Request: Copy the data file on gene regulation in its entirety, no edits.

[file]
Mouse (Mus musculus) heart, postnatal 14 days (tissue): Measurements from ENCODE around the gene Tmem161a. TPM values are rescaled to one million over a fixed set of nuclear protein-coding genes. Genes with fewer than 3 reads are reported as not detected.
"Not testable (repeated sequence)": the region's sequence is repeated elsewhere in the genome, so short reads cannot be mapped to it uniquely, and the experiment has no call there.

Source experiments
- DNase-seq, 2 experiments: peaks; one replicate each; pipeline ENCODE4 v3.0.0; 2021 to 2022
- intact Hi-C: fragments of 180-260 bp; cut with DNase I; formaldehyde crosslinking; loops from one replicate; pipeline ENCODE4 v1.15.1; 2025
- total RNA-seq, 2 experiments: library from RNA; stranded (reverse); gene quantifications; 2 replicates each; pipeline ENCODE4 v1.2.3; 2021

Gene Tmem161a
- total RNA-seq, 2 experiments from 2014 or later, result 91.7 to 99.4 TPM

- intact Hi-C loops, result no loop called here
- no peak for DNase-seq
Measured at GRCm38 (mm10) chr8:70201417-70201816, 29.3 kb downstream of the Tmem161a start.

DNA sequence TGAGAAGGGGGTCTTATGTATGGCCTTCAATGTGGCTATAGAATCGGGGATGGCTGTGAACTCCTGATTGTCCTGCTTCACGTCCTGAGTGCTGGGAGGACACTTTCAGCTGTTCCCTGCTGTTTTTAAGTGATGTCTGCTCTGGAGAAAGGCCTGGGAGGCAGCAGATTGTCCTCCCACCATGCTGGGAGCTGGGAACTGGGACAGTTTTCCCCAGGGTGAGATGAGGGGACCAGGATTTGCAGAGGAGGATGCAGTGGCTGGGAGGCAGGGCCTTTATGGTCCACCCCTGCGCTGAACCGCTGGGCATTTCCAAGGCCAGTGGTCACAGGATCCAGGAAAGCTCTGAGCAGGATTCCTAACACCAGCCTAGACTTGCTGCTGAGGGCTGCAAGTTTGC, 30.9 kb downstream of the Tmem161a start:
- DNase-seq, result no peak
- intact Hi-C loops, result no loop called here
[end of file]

Mouse (Mus musculus) heart, postnatal 14 days (tissue): Measurements from ENCODE around the gene Tmem161a. TPM values are rescaled to one million over a fixed set of nuclear protein-coding genes. Genes with fewer than 3 reads are reported as not detected.
"Not testable (repeated sequence)": the region's sequence is repeated elsewhere in the genome, so short reads cannot be mapped to it uniquely, and the experiment has no call there.

Source experiments
- DNase-seq, 2 experiments: peaks; one replicate each; pipeline ENCODE4 v3.0.0; 2021 to 2022
- intact Hi-C: fragments of 180-260 bp; cut with DNase I; formaldehyde crosslinking; loops from one replicate; pipeline ENCODE4 v1.15.1; 2025
- total RNA-seq, 2 experiments: library from RNA; stranded (reverse); gene quantifications; 2 replicates each; pipeline ENCODE4 v1.2.3; 2021

Gene Tmem161a
- total RNA-seq, 2 experiments from 2014 or later, result 91.7 to 99.4 TPM

- intact Hi-C loops, result no loop called here
- no peak for DNase-seq
Measured at GRCm38 (mm10) chr8:70201417-70201816, 29.3 kb downstream of the Tmem161a start.

DNA sequence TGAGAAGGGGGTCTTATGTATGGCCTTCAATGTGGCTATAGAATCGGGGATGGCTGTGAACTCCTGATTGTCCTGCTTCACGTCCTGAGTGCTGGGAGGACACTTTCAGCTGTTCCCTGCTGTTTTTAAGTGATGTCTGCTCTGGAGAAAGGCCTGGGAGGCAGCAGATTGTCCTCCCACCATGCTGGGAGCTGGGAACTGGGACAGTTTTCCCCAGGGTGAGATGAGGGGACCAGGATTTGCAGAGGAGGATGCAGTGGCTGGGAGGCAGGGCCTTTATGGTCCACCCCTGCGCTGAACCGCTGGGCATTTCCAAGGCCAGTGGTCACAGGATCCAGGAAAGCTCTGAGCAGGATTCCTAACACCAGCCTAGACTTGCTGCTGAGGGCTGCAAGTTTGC, 30.9 kb downstream of the Tmem161a start:
- DNase-seq, result no peak
- intact Hi-C loops, result no loop called here